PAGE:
The bottom line is my SC’s score with the modestly modified SBE is dramatically better, essentially equivalent as my score with the 391. I consider these modification minor and inexpensive compared to some of the high end gadgets and gear I see at the range. I would not use a SBE for SC if I only shot targets. However, it you are looking for a reliable all in one gun for all types of hunting and SC, then I believe the SBE fits that order well with these minor modifications.

I will be the first to admit the appearance of a black synthetic stock SBE with a slip on pad and magazine extension is more tactical than SC, but that does not bother me. I have received a few looks from high end O/U gun owners, but they usually vanish after watching me shoot a few stations. My view is SCs and all shooting sports are better served by shooters being more inclusive.
Conclusion

Reading your reports clearly shows you have a wealth of experience with Beretta autos and know many, maybe all, of the tricks and tips to get the most from them. I am sure you would have discovered these simple Benelli tricks if you had focused as much attention on the SBE. Hopefully you will include this information on you website so you and your readers can test and judge for themselves. That way we can all learn from each others experiences.

I encourage you to try these suggestions. Go out and shoot the SBE on 1 oz loads or lighter until it stops working. I never reached that point in Argentina so I am interested in knowing just how many light load shells the SBE will consume before cleaning is required. You may need to reserve several days for this test. Better yet, go to Argentina and repeat my test.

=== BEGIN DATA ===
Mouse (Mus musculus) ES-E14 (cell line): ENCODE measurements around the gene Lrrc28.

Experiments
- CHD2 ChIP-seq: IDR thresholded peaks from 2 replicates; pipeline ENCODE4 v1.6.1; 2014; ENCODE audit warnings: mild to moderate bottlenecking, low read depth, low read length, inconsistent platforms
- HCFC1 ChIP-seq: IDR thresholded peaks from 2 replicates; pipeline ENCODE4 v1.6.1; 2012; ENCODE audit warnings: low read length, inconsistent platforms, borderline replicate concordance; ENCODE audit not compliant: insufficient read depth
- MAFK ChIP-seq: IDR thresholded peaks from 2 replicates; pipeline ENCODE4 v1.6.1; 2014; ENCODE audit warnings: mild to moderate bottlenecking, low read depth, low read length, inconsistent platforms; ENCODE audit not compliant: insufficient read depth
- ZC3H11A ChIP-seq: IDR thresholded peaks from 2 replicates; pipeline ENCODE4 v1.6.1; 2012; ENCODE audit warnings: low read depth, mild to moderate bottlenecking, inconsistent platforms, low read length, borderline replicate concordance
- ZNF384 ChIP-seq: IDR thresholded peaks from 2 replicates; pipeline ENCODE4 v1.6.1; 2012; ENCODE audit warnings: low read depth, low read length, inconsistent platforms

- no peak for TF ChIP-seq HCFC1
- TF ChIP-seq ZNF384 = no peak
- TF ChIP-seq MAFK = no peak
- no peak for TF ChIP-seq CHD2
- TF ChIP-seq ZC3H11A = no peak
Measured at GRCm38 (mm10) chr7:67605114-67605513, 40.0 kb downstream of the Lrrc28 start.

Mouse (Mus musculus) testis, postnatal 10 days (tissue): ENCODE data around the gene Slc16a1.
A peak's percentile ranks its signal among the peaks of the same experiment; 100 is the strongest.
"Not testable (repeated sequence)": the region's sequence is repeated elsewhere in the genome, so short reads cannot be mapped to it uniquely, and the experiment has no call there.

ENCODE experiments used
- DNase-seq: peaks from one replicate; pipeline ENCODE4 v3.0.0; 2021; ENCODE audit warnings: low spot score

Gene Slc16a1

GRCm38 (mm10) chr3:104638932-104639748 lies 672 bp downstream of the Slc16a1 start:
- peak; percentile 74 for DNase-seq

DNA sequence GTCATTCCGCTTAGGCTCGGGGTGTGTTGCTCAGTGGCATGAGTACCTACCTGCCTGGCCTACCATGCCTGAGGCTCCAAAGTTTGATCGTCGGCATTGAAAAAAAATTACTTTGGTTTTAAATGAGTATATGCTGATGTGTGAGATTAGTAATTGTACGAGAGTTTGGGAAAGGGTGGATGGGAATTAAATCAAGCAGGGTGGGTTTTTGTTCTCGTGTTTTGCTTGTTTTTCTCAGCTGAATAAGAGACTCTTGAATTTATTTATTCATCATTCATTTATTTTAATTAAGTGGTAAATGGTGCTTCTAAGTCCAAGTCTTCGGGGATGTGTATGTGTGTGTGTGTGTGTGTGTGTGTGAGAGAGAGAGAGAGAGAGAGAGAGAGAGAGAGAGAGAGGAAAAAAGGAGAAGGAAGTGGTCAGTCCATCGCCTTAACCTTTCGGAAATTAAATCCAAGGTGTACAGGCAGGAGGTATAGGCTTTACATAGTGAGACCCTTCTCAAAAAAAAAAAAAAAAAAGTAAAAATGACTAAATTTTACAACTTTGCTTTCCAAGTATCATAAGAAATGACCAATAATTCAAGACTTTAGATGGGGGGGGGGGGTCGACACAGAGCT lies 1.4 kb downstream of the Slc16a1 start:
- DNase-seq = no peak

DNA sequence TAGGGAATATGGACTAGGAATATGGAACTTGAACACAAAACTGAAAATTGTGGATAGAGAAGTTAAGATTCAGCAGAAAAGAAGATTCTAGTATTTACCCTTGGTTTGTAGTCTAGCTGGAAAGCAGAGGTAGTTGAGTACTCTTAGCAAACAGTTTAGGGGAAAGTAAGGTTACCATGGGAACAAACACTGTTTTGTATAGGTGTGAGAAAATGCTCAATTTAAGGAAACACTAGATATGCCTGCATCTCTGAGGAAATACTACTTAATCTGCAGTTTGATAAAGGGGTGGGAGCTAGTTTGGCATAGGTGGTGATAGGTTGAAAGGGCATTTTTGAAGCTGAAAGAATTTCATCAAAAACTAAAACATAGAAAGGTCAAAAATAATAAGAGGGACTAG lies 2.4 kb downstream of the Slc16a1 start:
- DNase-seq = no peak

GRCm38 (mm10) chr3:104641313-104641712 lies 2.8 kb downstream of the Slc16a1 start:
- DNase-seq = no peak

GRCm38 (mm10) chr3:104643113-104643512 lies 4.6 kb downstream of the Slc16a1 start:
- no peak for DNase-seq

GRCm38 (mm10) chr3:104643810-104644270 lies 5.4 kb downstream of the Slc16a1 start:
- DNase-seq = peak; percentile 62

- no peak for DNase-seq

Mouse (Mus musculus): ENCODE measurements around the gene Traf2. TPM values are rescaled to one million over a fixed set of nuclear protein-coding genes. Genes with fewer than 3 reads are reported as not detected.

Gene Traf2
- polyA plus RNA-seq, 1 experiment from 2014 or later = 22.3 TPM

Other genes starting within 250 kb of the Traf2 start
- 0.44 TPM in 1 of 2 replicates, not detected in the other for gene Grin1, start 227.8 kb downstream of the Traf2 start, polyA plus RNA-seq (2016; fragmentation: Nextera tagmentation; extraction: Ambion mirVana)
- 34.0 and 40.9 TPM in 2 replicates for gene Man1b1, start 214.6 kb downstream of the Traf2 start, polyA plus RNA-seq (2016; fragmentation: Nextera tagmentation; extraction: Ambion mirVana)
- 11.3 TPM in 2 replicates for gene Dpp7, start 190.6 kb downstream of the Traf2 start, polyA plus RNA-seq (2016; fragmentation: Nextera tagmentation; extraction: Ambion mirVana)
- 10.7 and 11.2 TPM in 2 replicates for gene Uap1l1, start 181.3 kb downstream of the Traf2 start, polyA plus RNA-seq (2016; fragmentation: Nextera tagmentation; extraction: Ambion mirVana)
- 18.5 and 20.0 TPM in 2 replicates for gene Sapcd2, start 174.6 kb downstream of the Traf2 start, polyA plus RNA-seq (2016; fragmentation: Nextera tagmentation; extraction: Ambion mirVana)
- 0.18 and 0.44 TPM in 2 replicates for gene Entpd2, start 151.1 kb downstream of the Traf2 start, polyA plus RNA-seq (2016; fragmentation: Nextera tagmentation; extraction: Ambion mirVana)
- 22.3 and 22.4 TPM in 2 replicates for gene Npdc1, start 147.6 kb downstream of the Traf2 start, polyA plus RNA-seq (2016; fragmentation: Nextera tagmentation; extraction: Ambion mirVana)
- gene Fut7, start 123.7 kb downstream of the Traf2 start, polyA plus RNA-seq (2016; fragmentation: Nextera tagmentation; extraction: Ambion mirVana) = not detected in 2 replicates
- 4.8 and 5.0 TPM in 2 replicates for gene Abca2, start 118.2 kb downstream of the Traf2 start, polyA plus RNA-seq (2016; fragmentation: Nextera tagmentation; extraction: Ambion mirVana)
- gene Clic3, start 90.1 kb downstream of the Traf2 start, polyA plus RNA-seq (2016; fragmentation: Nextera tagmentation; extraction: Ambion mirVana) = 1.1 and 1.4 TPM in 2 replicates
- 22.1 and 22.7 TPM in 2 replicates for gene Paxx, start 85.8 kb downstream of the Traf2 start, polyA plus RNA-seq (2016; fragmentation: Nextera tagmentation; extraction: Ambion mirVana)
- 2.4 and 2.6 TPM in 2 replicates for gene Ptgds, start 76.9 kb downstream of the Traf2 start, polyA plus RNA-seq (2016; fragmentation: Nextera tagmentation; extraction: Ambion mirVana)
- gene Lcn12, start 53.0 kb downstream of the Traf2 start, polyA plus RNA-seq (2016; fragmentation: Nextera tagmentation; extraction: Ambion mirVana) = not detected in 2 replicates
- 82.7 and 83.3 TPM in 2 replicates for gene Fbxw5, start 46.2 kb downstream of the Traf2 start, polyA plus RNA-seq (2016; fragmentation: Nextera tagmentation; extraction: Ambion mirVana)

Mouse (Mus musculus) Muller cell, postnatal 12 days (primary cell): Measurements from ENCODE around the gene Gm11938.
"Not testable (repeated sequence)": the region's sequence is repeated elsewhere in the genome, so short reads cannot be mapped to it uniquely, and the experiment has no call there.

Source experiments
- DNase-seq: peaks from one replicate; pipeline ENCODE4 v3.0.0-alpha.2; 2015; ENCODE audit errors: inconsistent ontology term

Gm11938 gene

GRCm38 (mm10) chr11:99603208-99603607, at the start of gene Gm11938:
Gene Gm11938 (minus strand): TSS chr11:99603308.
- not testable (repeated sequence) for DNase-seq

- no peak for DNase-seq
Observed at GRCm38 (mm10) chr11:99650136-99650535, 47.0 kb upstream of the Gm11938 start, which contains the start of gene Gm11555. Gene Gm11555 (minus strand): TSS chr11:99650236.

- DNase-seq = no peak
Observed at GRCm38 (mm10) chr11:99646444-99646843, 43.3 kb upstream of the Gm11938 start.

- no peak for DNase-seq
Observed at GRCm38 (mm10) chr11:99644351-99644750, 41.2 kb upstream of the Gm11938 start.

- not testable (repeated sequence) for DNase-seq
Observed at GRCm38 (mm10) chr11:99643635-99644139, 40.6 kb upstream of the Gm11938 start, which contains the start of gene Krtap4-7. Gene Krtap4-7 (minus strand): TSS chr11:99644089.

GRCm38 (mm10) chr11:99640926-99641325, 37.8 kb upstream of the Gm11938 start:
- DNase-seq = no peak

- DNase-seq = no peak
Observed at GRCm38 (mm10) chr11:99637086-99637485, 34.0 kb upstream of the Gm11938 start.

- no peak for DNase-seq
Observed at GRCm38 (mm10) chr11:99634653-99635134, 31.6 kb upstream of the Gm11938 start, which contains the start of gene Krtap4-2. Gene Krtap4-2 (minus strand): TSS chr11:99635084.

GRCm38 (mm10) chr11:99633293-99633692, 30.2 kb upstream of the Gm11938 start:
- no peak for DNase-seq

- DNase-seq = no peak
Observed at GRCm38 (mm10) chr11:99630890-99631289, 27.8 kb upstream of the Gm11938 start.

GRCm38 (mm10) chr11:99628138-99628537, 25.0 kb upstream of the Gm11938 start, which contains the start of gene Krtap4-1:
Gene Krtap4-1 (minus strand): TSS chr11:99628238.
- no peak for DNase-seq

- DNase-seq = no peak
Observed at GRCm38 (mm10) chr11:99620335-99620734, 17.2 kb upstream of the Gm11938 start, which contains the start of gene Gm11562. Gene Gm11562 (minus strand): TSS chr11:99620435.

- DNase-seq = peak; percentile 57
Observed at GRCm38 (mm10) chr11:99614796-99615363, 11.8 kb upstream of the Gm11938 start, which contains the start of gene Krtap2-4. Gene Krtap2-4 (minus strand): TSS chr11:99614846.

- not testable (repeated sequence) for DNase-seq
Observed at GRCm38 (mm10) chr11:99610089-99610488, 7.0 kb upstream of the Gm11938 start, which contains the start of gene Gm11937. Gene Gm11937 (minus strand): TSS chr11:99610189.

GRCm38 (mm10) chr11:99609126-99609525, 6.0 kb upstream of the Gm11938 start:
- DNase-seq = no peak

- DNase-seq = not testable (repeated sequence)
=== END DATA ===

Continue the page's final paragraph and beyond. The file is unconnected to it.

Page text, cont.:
Jeff

Dear Jeff,

Thanks so much for your comments. I always appreciate getting feedback from readers.

It sounds as though you have found the secret to keeping that SBE running on target loads. Trust me, you’re one of the few people who has. Your extensive break-in period may have helped. When I reviewed the 3″ Benelli “Sport” it would handle 1-1/8 3 dram target loads just fine, but it would not reliably cycle 1 oz Fiocchi “Lights”. This was a new gun so perhaps further break-in would have helped. Warm weather also would have helped more than winter weather. When functionality is “on the edge”, temperature really counts. Still, the SBEs I’ve observed in the hands of the average guy, do not prosper on one ounce loads.

The clay target shooters have certainly voted on the issue. Go to any good sized trap, skeet, sporting match and compare the number of Benellis to the gas operated Berettas, Remingtons and Brownings. Heck, just compare them to the number of Beretta 390s and 391s. It’s not even close. I can’t tell you the last time I saw a ranked clay shooter use a Benelli unless she was paid to do so. Yes, you an shoot a Benelli at sporting once you get things adjusted properly, but all those other shooters out there have sent their money elsewhere for a reason.